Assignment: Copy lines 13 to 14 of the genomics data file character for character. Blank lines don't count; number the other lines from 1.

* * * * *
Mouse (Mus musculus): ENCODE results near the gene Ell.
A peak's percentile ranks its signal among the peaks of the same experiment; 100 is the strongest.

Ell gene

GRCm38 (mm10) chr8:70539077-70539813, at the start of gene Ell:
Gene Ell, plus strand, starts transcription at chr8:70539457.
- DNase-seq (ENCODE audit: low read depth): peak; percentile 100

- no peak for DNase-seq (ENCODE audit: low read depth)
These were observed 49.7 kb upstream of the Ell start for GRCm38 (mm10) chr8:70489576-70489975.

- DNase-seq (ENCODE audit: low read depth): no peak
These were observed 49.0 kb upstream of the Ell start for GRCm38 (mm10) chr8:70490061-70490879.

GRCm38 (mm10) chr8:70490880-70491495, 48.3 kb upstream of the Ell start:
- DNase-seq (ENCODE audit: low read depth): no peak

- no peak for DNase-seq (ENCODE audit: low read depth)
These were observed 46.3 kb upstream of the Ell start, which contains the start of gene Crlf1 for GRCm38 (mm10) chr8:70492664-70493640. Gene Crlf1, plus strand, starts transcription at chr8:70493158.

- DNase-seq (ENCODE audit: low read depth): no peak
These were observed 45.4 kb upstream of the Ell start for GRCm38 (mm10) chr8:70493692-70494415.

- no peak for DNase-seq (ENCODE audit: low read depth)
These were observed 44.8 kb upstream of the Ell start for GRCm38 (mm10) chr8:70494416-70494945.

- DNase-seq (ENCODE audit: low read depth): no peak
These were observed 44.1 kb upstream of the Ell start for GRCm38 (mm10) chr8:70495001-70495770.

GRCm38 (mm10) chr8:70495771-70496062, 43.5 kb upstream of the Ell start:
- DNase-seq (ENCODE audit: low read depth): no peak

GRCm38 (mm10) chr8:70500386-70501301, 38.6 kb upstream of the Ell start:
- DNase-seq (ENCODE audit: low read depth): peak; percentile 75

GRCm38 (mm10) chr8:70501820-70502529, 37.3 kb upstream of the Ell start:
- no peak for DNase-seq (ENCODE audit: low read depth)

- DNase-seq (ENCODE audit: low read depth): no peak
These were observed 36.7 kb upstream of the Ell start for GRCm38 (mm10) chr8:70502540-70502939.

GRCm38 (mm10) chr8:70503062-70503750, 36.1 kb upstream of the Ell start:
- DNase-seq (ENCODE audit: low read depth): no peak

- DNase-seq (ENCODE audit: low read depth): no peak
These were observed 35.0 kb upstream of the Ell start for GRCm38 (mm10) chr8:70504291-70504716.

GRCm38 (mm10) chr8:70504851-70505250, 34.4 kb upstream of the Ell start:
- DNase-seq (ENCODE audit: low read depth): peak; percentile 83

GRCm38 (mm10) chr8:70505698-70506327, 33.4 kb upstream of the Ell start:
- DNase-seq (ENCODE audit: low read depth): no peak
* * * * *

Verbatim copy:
- no peak for DNase-seq (ENCODE audit: low read depth)
These were observed 46.3 kb upstream of the Ell start, which contains the start of gene Crlf1 for GRCm38 (mm10) chr8:70492664-70493640. Gene Crlf1, plus strand, starts transcription at chr8:70493158.